Citizens React to Del Ray Neighborhood Landing on Virginia’s Most Endangered Site List
Historic District Threatened By Overdevelopment, Say Residents
Alexandria, VA — “Historic buildings, once destroyed, are lost forever. The essential fabric of a community needs to evolve, rather than being bulldozed,” said Lee Ness, founder of the Town of Potomac Historical Association, in response to Del Ray (Town of Potomac) being named one of the Commonwealth’s most endangered historic sites.
On May 9th, Preservation Virginia announced its 2023 list of the most endangered historic sites across the Commonwealth. Nine individual locations and two thematic nominations facing substantial threats were named to this year’s list. They range from single structures of historic significance such as the last headquarters of the Virginia Federation of Colored Women’s Clubs in Hampton, Virginia to portions of the Del Ray neighborhood.
The Town of Potomac was formed in 1908 from a group of late-19th to early-20th century planned subdivisions, including Del Ray, Del Ray II, St. Elmo, Abingdon, Hume and Mt. Vernon. Each of the subdivisions had been laid out in grids of long blocks and served by light rail and trolley lines for daily commuters to Washington, D.C. The new commuter neighborhoods remained popular during World War I, the Great Depression, and World War II as demand for federal jobs and housing remained high. In 1930, the City of Alexandria later annexed the Town of Potomac. The annexed territory today makes up more than half of the neighborhood known as Del Ray.
THEN AND NOW: The Firehouse at 213 E. Windsor Avenue was built in 1926 and at the time also served as the Town Hall for the town of Potomac. Today it serves as Firehouse 202 in the group of stations operated by the City of Alexandria. (Courtesy photos)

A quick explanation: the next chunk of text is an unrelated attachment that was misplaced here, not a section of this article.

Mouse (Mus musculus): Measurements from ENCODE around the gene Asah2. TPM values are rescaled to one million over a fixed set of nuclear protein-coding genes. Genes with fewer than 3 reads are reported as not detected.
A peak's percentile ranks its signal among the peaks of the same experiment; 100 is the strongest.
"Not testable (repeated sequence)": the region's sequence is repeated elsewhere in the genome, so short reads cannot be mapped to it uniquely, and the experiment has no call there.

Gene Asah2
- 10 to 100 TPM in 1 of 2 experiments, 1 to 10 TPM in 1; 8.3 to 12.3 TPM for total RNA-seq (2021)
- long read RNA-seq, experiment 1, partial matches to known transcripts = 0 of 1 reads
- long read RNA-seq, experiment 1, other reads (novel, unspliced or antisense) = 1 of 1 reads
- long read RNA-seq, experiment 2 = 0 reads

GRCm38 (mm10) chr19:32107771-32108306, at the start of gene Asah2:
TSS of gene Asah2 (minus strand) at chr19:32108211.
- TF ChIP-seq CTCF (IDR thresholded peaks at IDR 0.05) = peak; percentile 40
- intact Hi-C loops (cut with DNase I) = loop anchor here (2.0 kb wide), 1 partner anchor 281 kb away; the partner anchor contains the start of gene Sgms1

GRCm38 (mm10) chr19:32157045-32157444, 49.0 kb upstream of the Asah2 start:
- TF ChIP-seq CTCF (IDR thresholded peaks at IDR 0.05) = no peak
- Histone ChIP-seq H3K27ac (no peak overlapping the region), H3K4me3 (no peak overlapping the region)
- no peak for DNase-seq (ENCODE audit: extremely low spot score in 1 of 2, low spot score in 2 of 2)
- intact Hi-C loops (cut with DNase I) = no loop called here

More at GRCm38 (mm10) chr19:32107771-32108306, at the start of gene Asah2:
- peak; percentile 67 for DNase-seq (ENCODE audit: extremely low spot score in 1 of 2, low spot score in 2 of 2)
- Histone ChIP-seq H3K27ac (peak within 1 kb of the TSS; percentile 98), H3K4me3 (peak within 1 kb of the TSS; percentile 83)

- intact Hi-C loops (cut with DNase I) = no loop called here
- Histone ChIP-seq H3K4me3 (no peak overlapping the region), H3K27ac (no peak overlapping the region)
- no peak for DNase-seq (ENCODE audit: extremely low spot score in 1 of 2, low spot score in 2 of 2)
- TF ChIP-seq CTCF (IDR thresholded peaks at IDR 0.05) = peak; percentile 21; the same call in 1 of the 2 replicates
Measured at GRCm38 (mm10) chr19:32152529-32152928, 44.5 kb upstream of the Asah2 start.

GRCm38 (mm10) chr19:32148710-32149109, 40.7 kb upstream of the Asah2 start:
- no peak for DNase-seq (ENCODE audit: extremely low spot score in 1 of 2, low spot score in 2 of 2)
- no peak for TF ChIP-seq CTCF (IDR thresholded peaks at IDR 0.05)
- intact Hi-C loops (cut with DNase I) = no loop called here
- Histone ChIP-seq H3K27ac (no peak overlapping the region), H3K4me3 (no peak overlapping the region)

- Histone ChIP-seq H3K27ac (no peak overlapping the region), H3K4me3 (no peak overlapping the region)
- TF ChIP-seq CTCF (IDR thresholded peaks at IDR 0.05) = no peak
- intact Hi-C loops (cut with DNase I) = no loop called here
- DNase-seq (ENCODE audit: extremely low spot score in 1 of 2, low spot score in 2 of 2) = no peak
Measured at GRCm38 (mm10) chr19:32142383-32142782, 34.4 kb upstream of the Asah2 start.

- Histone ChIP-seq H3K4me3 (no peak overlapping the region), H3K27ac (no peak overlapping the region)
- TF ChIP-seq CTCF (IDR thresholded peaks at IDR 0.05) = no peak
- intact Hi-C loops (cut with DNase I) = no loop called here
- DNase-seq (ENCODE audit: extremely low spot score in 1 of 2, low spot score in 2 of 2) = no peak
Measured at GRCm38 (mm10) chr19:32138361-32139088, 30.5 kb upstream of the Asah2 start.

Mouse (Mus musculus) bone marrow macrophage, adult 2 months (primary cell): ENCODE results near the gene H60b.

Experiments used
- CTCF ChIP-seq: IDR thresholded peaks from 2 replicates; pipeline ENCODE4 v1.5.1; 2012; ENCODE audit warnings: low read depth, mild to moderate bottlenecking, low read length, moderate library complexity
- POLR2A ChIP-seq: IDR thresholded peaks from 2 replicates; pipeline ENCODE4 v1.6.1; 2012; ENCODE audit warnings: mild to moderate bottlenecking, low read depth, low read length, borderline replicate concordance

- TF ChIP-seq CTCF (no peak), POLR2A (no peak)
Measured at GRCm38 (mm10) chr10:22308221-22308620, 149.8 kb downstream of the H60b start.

“Today, Del Ray’s popularity coupled with city policies that encourage development over preservation jeopardizes its historic scale and architecture. Developers continue to demolish historic, affordable homes to build new, outsized, out-of-character houses,” says Rod Kuckro, a two-time president of the Del Ray Citizens Association, founder of the Town of Potomac Historic District and long-time Del Ray Resident. “In 1992, when the neighborhood was added to the National Register of Historic Places, the Town of Potomac Historic District, which includes portions, but not all of Del Ray, had 690 contributing buildings. Over 75 have been demolished in recent years, and the rate of loss is accelerating. Additionally, the City of Alexandria’s proposed zoning changes to height and density allowances, as well as the proposed elimination of zoning for single-family homes further incent redevelopment rather than restoration of contributing structures. Development that was once thought to be relegated to residential areas is now threatening the area’s historic commercial corridor.”
“This recognition of Del Ray as endangered is ironic and timely,” said Nate Hurto, co-founder of the neighborhood advocacy group Save Del Ray. “Historic Alexandria is quickly being overdeveloped into a sea of placeless design and plaques marking what was once here. Alexandria’s economic growth and character has long been rooted in preservation of form and scale. While developers ‘build assets,’ they are eliminating what has made Alexandria unique and desirable for residents and visitors alike. We hope that this dubious distinction will help City Council and Staff understand that many of the proposed land use policy changes currently being considered will create irreparable harm to our historic assets.”